Now, a dictionary of demons!
Historian Nandita Krishna's The Book of Demons reveals some of the interesting connotations about Ravana and his ilk.books Updated: Oct 15, 2007 17:51 IST
Interested in knowing about the grandfather of the demon King Ravana? Or may be his children? Ravana, the archetypal 'Rakshasa,' was a gentleman yet ogre and son of a Brahmin, a great scholar of Sanskrit and devout worshipper of Shiva and if author Nandita Krishna, a Chennai-based historian and environmentalist is to be believed, Rama and Ravana did exist.
<b1>"The story Ramayana is graphically very correct besides which there are any number of local traditions and temples all along Rama's route. It is unlikely that 3000 years ago somebody could have travelled around the country inventing local traditions regarding Rama's visit," Krishna says in her book The Book of Demons, which includes a dictionary of demons and Sanskrit Literature.'
"The discovery of a man-made shoal bridge in the Palk Strait between India and Sri Lanka is also significant," the author says. Sri Lanka also has local traditions such as the cave at Ravana Ella falls where Ravana is believed to have hidden Sita from and the garden of Asoka trees where Ravana once kept Sita prisoner.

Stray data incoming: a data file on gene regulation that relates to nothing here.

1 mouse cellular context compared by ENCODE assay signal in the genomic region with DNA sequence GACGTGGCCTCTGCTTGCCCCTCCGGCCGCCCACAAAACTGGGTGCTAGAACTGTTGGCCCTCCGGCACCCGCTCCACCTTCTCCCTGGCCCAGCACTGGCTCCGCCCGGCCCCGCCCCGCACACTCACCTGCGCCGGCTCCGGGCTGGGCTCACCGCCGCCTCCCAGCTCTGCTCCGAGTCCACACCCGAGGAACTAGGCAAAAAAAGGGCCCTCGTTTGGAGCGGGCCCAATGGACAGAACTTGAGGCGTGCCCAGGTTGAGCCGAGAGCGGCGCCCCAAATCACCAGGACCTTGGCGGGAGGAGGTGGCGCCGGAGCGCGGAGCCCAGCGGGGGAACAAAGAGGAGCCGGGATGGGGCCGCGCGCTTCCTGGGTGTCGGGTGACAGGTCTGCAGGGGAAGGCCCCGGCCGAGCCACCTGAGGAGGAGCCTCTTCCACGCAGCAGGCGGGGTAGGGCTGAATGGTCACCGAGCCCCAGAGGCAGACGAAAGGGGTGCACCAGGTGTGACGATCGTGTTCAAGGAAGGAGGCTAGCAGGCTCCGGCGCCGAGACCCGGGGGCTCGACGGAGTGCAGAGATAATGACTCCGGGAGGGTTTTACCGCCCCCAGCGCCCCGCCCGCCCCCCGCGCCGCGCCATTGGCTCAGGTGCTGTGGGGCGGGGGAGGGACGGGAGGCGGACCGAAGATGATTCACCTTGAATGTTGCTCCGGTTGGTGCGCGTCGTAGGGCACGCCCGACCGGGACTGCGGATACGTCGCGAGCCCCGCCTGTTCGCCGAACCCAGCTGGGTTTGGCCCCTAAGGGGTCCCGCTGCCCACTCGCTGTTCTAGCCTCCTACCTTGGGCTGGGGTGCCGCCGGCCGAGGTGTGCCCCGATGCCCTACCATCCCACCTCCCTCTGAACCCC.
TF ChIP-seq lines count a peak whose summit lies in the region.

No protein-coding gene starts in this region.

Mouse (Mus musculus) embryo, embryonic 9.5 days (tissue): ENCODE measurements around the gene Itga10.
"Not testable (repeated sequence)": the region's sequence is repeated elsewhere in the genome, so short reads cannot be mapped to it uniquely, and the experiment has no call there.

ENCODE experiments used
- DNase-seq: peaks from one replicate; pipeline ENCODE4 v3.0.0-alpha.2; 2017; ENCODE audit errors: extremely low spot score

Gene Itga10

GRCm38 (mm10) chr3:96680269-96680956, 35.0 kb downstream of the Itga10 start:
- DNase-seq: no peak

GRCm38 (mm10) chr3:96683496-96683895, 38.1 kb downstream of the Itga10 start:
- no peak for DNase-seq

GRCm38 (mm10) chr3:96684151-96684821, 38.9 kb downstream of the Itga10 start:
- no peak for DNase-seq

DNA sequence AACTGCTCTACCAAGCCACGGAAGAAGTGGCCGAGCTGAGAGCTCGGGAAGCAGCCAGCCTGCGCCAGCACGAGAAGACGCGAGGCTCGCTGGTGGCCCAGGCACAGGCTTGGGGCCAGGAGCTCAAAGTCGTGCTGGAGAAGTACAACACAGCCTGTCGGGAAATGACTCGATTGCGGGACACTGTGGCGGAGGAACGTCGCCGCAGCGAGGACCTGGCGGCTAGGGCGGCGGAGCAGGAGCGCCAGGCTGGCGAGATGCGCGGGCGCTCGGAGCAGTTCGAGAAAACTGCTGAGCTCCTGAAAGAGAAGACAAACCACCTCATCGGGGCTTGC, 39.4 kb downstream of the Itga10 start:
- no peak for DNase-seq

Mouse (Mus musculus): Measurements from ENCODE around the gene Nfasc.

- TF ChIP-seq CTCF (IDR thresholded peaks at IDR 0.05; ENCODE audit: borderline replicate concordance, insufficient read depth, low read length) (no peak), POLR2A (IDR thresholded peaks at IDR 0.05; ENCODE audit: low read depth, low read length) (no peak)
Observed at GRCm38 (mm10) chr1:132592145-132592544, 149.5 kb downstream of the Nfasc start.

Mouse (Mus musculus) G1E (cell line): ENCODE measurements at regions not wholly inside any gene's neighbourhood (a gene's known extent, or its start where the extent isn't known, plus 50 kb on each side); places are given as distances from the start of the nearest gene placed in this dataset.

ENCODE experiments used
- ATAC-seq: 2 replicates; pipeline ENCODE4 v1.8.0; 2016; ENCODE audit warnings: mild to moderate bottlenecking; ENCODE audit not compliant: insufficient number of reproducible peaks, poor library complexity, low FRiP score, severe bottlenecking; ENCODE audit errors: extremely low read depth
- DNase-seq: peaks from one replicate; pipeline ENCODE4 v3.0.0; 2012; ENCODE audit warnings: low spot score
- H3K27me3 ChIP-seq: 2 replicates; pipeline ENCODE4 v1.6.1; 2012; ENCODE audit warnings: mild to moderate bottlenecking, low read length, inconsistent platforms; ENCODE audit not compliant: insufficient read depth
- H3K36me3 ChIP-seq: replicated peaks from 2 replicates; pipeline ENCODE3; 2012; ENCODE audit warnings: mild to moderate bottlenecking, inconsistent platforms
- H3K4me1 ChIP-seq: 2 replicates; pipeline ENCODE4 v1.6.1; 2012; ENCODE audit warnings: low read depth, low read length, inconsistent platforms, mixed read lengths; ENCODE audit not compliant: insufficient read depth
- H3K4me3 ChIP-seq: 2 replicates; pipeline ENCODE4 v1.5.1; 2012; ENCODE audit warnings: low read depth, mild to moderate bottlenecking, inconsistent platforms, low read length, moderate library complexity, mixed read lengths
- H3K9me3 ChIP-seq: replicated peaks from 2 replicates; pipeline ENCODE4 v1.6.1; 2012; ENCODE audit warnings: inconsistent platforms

There is a record in an early issue of the Bellary District Gazetteer of a Vanara tribe in the region, she says. From the Rigveda to myriad of folk narratives, the belief in demons prevails all over India, says Krishna, who is also Director of C.P.Ramaswami Institute of Indological Research, Chennai.
"Male or female, human, animal, plant or simply a concept, demons play a pivotal role in the country's mythical traditions" she says. The author thus tells about Gajamukha, the elephant-faced demon who was transformed into a mouse by Ganesha and then converted into his vehicle.